Sizing up extreme storms in a future climate

Storms are becoming more intense as the climate changes. This is just one reason why the signing of the Paris Agreement by 170 nations in New York last week is great news. Finally, there is a sense of momentum; a shared purpose worldwide that the rate of climate change urgently needs to be slowed down. The next—and most important—step is for countries to ratify the treaty and enshrine the agreement in national legislation. Let’s all hope this progresses smoothly and quickly.

This collective enthusiasm to reduce humanity’s greenhouse gas emissions cannot come fast enough. The first three months of this year have been record-breakers in terms of global temperature, causing  heatwaves, extensive coral bleaching, and continued declines in the Arctic sea ice.

Implications of climate change on rainfall intensity

Potentially equally important to these direct effects of increasing temperature are the indirect effects of greenhouse gas emissions on the world’s weather patterns. And of these, changes to extreme storms are particularly important. Alarmingly, the evidence is suggesting that storms have started becoming much more intense.

The basic logic is that a warmer atmosphere can hold more water. If this seems unexpected, then consider why we use warm air for hand-driers, or why on warm humid days you can get water droplets forming on the outside of cold water bottles. Or why storms in the tropics are often much more intense than those in the higher latitudes.

This is a photograph of the bottom third of a water bottle with condensation on the outside.

Because of this, we have good reason to expect that storms should become more intense as the climate warms. In fact, scientists who have looked into this expect the rainfall intensity from storms to increase by between 7% and 14% for every degree of global temperature increase.

This is not just some theoretical concept about what scientists expect in the future; it’s something we’ve already started to observe. Don’t believe me? Well then, you can read more here, here, here, here, here and here.

The changing size of storms

But is a change in the intensity of storms the only thing we can expect? This was the question we asked when I began collaborating with PhD student Conrad Wasko and his supervisor Professor Ashish Sharma at the University of New South Wales. Here, we did a comprehensive analysis of data from 1300 rain gauges and 1700 temperature stations across Australia to see how air temperature affects the spatial organisation of storms.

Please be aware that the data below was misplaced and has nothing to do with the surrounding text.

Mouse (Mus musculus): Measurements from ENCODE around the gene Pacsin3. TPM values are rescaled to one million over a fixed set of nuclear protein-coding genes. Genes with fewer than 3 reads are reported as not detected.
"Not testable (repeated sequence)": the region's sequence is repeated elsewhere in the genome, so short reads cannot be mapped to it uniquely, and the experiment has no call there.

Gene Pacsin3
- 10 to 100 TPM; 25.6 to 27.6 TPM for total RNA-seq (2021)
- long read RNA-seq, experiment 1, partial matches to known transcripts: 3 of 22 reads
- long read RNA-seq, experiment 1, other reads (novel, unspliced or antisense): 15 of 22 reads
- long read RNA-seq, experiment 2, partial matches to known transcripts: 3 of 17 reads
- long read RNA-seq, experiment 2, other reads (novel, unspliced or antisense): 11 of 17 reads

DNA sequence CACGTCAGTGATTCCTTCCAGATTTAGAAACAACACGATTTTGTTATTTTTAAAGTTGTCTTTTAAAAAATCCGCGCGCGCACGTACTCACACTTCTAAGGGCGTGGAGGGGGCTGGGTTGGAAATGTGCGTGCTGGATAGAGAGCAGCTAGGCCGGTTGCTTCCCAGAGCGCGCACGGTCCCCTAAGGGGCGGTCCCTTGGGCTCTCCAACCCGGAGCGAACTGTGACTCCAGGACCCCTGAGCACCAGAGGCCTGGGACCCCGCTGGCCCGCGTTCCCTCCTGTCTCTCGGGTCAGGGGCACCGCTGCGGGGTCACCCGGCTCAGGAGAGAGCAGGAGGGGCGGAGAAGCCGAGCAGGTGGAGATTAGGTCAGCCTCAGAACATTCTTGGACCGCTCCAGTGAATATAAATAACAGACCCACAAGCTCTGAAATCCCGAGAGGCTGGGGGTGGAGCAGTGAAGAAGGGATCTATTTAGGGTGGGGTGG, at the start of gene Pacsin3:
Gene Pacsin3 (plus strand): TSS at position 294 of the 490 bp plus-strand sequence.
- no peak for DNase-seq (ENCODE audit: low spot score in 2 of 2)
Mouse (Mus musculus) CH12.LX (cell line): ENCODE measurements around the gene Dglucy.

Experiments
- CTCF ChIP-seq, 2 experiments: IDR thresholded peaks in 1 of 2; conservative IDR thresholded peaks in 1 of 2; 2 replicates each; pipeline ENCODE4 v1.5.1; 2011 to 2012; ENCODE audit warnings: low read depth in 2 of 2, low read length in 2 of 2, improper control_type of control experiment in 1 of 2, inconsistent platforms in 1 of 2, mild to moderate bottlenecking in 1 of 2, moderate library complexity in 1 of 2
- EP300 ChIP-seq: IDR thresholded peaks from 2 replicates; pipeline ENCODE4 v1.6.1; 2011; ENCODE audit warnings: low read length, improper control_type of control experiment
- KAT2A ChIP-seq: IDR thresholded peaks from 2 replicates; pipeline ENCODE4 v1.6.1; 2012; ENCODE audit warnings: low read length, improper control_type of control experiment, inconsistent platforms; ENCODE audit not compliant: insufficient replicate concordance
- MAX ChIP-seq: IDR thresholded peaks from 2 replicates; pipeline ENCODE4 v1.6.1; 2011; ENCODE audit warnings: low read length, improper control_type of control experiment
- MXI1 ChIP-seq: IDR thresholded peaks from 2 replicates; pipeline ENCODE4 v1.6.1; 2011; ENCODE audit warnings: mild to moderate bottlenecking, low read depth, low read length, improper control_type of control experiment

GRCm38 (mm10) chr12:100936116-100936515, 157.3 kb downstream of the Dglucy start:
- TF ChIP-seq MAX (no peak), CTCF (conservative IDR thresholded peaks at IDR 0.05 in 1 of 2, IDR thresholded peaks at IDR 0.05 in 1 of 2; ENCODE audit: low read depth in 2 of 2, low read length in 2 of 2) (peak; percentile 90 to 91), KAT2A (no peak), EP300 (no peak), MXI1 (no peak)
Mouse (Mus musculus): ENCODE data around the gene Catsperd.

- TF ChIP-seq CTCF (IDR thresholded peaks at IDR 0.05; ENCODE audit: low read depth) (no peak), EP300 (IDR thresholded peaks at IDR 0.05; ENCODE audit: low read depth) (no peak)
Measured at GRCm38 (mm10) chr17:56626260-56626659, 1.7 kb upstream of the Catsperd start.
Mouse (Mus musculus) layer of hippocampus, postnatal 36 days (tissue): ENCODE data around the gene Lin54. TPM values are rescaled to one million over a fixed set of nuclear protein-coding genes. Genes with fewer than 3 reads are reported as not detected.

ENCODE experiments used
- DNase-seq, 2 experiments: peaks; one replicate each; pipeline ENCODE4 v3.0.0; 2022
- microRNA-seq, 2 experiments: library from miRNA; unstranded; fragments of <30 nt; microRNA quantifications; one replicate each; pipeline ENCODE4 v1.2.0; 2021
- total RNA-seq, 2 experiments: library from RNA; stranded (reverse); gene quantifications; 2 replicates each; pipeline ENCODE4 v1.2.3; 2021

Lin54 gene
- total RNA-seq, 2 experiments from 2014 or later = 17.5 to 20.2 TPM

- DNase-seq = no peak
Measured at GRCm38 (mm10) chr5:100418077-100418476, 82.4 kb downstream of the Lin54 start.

What we found was surprising: not only do storms intensify with temperature, but they also become more concentrated over a smaller area. This is because as the storm cells intensify, they also become more effective at drawing in moisture toward the storm centre.

This is illustrated in the image below, where we looked at the 1000 most intense storms that occurred when the atmosphere was relatively cool (about 18 degrees Celsius or below, shown as the blue curves), and compared them to 1000 most intense storms when the atmosphere was relatively warm (above 25 degrees Celsius).

This chart shows that storms have more rainfall the closer you get to a storm's centre.

But what was really surprising was how uniform the changes were around Australia. In fact, regardless of whether we were looking at storms in temperate Tasmania or the tropical north of Australia, the humid east coast or the arid interior, the results were pretty much the same. A warmer atmosphere is associated with more intense rainfall, occurring over a smaller geographic area.

If we combine this with the large number of other studies that have recently been published on changes to extreme rainfall under climate change, it is clear that we are beginning to have a much better understanding of these changes. But there is still much to learn about what climate change will mean for changes in storms, and how this is  related to possible changes in flooding, hail damage and other meteorological hazards.

Nevertheless, the sorts of changes our team and others around the world have been documenting are cause for concern. So let’s hope that Australia starts following the chorus of international support for stronger action of climate change and takes the action needed to ratify the Paris Agreement as soon as possible.

Further reading

There are literally hundreds of scientific papers that have been published describing historical and expected future changes in extreme rainfall. I’ve provided a selection of papers from our own group on the topic below. The first paper provides a review of nearly 250 scientific papers on the topic, and can be used as an entry point to the broader literature.

Original article published on Intelligent Water Decisions website, 26th April 2016 (Link)

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